Statement by the City’s Executive Mayor, Alderman Patricia de Lille

Statement by the City’s Executive Mayor,
Alderman Patricia de Lille
16 Days of Activism is good, pledging 365 Days of
Activism is best
Another year has passed and again we find ourselves reflecting on what
we have done and what still needs to be done in our various capacities to
assist women and children who are experiencing violence and abuse.
At the City of Cape Town, we believe that while 16 Days of Activism is
good, pledging 365 Days of Activism is best.
We all have a role to play – organisations, schools, religious institutions,
communities and individual residents – if we are to truly make a
sustainable and positive impact in ending the cycle of abuse that too
many of our city’s women and children face.
As part of our commitment to building a caring city, we recognise that
there is not a one-size-fits-all approach to addressing the abuse and
violence against women and children. A coordinated effort is needed
among our various City directorates to support this campaign all year
round, to help create a safer city in which our women and children are
able to reach their full potential.
During this year, we have embarked on the following:
Social Development
The Social Development and Early Childhood Development Directorate
focuses on measures aimed at preventing some of the social ills prevalent
in our society.
These include life skills training through programmes such as the
Strengthening Families Project and the Local Networks of Care which are
established to assist the vulnerable and those at risk who are living on the
street and/or dealing with substance abuse.
The department has employed staff via the Expanded Public Works
Programme (EPWP) to conduct a door-to-door survey on domestic
violence and the aim is to roll out more EPWP programmes around social
care, substance abuse and domestic violence.
City Health
Women are able to access and receive free health care services such as
pap smears, HIV/Aids tests, as well as counselling and family planning
Selected clinics also offer TB screening and medication to adults and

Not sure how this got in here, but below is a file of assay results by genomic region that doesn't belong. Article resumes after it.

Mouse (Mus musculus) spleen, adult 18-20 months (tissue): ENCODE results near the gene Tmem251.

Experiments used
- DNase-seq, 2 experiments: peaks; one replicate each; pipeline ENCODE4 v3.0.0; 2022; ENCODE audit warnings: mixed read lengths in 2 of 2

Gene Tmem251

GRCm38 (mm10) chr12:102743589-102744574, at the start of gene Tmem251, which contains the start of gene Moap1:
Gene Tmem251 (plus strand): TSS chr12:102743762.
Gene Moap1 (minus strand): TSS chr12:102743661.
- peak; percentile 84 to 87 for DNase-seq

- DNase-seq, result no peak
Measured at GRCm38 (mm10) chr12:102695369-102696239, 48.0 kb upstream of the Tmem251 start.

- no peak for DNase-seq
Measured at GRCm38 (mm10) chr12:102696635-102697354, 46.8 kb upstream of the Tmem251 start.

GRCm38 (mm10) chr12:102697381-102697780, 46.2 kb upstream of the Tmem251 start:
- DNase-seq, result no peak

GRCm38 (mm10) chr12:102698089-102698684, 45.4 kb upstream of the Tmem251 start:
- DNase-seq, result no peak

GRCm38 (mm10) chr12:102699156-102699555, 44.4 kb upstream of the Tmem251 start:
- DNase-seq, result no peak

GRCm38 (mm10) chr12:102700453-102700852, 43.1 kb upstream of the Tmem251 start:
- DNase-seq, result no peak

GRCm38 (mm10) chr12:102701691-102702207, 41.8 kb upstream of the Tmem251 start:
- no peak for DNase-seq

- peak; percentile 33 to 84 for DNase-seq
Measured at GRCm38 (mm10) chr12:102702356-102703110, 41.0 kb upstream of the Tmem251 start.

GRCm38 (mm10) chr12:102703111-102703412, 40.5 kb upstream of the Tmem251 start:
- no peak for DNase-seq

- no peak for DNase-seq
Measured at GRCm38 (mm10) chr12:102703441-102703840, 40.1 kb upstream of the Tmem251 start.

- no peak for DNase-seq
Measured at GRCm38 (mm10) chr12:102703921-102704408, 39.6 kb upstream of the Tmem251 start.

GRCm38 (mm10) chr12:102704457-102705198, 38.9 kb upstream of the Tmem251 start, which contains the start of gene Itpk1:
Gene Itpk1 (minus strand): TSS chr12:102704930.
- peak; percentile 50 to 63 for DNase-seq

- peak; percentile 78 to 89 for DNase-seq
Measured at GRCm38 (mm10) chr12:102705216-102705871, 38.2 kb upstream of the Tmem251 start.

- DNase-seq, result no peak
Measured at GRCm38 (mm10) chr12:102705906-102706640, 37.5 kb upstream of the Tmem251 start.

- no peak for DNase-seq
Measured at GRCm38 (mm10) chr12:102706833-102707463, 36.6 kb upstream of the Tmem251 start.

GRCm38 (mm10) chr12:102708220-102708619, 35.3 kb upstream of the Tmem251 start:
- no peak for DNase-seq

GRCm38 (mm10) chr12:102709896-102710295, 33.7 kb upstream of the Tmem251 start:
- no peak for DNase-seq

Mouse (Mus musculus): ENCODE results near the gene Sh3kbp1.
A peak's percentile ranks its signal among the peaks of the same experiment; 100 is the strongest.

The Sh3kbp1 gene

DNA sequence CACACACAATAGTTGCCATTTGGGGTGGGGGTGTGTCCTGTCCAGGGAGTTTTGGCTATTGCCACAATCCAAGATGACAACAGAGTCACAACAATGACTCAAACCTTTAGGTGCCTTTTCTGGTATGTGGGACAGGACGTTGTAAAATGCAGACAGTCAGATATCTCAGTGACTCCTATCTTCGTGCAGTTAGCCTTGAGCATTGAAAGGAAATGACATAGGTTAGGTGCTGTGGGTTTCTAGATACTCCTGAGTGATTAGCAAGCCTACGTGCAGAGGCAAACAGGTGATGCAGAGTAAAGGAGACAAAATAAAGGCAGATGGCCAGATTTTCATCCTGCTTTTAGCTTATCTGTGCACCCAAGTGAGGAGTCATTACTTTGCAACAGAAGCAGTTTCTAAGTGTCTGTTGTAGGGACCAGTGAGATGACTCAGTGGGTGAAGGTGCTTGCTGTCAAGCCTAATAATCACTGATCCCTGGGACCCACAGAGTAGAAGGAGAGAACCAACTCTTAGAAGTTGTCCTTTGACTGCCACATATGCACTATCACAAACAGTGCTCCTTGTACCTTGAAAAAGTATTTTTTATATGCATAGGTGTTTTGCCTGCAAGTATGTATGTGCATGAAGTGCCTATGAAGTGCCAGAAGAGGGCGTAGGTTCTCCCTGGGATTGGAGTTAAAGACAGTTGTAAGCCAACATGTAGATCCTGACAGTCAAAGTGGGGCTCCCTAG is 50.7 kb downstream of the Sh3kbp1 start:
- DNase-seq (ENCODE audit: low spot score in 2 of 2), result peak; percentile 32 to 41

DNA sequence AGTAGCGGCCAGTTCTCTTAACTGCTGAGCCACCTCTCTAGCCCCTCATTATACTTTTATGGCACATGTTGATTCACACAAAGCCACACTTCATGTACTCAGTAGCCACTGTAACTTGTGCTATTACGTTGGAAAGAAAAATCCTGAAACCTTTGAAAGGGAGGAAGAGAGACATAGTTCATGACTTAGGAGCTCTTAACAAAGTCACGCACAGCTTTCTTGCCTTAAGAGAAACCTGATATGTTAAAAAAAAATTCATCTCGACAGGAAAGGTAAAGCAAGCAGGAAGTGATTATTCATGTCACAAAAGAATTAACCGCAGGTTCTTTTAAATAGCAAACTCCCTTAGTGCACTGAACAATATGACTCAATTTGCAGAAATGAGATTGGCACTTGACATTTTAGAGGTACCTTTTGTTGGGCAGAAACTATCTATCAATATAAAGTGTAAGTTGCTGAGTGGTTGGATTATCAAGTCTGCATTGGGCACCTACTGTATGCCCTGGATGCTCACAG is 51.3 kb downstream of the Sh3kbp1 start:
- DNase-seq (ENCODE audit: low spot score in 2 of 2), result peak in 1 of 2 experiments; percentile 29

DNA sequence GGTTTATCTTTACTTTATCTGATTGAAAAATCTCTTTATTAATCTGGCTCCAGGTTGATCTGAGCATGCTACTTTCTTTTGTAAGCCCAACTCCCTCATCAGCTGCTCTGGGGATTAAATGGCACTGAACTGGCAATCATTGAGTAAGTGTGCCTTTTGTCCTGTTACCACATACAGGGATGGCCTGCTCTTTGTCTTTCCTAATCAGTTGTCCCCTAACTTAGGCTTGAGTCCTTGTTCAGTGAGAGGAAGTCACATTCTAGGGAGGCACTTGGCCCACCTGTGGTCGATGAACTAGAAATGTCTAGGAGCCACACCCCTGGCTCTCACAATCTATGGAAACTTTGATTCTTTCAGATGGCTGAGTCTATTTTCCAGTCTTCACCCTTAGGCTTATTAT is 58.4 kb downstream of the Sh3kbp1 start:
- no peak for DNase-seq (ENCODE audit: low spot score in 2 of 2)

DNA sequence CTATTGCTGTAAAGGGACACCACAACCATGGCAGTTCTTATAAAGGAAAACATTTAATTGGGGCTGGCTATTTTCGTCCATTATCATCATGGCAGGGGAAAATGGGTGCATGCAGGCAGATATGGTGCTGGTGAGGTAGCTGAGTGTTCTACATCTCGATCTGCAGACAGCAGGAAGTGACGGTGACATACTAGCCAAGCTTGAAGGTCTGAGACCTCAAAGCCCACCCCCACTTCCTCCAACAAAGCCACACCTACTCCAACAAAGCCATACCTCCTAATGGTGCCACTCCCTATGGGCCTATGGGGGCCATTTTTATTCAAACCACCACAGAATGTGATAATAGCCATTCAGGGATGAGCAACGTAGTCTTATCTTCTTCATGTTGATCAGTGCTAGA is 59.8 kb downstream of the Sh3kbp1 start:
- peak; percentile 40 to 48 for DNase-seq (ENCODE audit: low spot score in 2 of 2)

City Health runs Matrix clinics that offer free treatment for those dealing
with alcohol and drug abuse – factors that often lead to the violence
experienced in families and communities.
Safety and Security
The City of Cape Town has a dedicated Vice Squad tasked with clamping
down on human trafficking and prostitution. Recently, the Vice Squad
teamed up with the Hawks to rescue three young women from a
suspected brothel in Parklands.
The City further recognises that there is a direct link between violence
against women and children and substance abuse. To this end, Metro
Police engage in ongoing search and seizure operations, in conjunction
with the South African Police Services.
Safety and Security has also driven the City’s Violence Prevention through
Urban Upgrading (VPUU) project. VPUU aims not only to reduce crime and
increase safety levels but to also upgrade neighbourhoods, improve social
standards, and introduce sustainable community projects to empower
local residents. It is being implemented in Khayelitsha, Hanover Park,
Manenberg, Nyanga and Gugulethu.
Community Services
In the past year, City Parks has upgraded a number of parks across the
Cape Metropole to create safe spaces for communities to enjoy such as
the Surran Road Park in Hanover Park. Before the upgrade, the area was
known as a hive of criminal activity that left residents feeling unsafe.
Today, this space is used by all age groups for recreational purposes.
Libraries around the city have hosted numerous adult literacy
programmes and computer literacy programmes throughout the year,
empowering both men and women with vital life skills.
The City’s Sport, Recreation and Amenities Department has partnered
with Western Province Rugby to promote the game amongst young
women aged 13 to 18, instilling confidence in the participants and
equipping them with key decision-making and leadership skills that are
crucial to making positive life choices.
The Department is also running community wellness programmes in
community halls across the city where women of all ages are offered
aerobics, yoga and dance classes focused on keeping them fit and
Human Settlements
Over the past few years the City of Cape Town’s Human Settlements
Directorate has run a housing consumer education programme in areas
like Atlantis, Ocean View, Blackheath, Grassy Park, Philippi, Kraaifontein
and Brown’s Farm, where new housing projects are situated.
Nearly 5 000 beneficiaries, many of whom are women heading their
households, have been trained in the programme.
The programme covers topics such as title deeds, insurance, budgets, and
home maintenance, etc. This information is critical in empowering women
(especially single mothers who are heading up households) and helping
them cope with the steep demands of day-to-day living. By empowering
woman with this sort of education, we hope to instil confidence and
independence in these remarkable women to care for their families daily
and realise a healthy and secure future for themselves.
The City of Cape Town wishes to thank individuals and organisations for
caring and assisting vulnerable women and children to feel loved, regain
their dignity, and be empowered.
The need is great and therefore the support has to be even greater.
Let us make it our responsibility to work together, as communities and
government, to care and protect our women and children for 365 days a
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